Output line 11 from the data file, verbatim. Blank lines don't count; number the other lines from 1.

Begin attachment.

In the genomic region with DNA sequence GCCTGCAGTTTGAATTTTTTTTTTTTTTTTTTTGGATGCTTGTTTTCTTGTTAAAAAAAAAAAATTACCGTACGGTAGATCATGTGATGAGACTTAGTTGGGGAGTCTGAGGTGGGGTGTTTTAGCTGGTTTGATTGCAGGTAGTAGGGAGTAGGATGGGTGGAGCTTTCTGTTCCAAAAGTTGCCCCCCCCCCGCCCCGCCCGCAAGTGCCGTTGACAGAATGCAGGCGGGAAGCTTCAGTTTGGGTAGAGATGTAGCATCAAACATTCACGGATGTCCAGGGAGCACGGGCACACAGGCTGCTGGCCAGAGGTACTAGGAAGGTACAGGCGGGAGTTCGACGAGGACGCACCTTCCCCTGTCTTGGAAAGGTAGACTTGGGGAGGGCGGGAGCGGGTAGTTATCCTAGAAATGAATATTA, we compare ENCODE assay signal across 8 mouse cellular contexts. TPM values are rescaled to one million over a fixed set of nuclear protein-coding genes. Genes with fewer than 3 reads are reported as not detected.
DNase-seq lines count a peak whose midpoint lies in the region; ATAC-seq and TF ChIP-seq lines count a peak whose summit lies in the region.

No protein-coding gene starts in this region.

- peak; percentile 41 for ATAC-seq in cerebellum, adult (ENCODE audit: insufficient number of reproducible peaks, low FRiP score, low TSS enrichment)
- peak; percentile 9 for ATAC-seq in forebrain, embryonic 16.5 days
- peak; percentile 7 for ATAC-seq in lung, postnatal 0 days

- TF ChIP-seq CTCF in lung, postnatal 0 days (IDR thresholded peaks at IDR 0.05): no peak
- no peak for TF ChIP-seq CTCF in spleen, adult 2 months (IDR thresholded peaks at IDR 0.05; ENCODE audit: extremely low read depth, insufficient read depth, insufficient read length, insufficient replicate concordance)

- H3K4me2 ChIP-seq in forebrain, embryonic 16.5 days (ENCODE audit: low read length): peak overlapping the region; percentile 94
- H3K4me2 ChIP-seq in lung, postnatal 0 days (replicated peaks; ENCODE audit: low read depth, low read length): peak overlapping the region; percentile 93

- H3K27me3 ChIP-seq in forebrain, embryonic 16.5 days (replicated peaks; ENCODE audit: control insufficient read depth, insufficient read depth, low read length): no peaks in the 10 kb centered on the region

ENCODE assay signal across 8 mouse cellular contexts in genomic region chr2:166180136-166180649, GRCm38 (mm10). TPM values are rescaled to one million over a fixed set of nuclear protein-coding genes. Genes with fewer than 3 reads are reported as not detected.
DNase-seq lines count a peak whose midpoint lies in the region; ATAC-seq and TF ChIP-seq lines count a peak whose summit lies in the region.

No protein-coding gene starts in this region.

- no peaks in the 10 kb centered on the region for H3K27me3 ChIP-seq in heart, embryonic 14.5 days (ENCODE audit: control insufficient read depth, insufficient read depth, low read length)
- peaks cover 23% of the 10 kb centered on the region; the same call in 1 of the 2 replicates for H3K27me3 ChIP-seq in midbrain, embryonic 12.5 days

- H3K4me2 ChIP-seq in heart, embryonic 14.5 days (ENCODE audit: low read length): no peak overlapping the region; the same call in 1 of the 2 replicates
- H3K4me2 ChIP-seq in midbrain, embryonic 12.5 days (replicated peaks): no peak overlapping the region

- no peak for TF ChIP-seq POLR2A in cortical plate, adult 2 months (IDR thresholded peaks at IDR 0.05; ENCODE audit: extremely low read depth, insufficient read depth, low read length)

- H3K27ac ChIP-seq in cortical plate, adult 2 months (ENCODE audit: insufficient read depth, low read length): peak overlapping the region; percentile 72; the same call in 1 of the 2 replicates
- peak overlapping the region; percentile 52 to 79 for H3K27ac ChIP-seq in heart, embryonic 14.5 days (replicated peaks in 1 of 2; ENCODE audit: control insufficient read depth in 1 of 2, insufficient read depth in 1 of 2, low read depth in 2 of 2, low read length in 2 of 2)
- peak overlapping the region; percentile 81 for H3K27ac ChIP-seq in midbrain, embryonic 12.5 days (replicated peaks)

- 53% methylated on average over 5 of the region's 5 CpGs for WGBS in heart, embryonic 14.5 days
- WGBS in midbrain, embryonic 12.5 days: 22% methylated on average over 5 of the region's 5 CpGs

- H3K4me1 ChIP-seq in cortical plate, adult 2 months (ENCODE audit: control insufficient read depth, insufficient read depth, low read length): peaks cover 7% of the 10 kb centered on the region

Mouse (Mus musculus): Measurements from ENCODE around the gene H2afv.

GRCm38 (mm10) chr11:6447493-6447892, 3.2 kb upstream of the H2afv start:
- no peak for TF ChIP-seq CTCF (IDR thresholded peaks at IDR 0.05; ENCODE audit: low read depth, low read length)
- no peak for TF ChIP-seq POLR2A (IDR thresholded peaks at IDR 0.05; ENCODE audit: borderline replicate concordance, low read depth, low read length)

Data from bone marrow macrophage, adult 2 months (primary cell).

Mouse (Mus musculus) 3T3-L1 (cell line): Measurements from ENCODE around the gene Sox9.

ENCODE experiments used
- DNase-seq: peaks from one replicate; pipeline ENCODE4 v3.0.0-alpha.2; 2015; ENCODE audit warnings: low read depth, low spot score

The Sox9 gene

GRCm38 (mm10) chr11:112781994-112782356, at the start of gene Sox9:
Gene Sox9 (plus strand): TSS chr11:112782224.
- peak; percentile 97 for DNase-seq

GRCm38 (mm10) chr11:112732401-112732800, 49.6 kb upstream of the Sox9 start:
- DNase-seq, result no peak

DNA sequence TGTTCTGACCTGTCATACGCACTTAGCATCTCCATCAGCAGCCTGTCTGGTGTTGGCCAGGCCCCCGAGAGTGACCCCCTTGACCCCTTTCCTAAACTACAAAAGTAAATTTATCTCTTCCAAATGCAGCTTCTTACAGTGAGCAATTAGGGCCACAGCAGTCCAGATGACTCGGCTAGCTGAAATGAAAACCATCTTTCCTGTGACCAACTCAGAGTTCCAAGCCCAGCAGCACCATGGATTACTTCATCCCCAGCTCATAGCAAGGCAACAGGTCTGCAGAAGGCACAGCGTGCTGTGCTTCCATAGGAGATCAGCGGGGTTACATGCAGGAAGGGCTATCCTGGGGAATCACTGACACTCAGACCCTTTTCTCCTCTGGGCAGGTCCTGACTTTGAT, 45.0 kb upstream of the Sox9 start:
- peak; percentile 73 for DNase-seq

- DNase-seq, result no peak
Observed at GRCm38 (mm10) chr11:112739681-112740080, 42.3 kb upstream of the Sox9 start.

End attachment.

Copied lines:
- H3K27me3 ChIP-seq in forebrain, embryonic 16.5 days (replicated peaks; ENCODE audit: control insufficient read depth, insufficient read depth, low read length): no peaks in the 10 kb centered on the region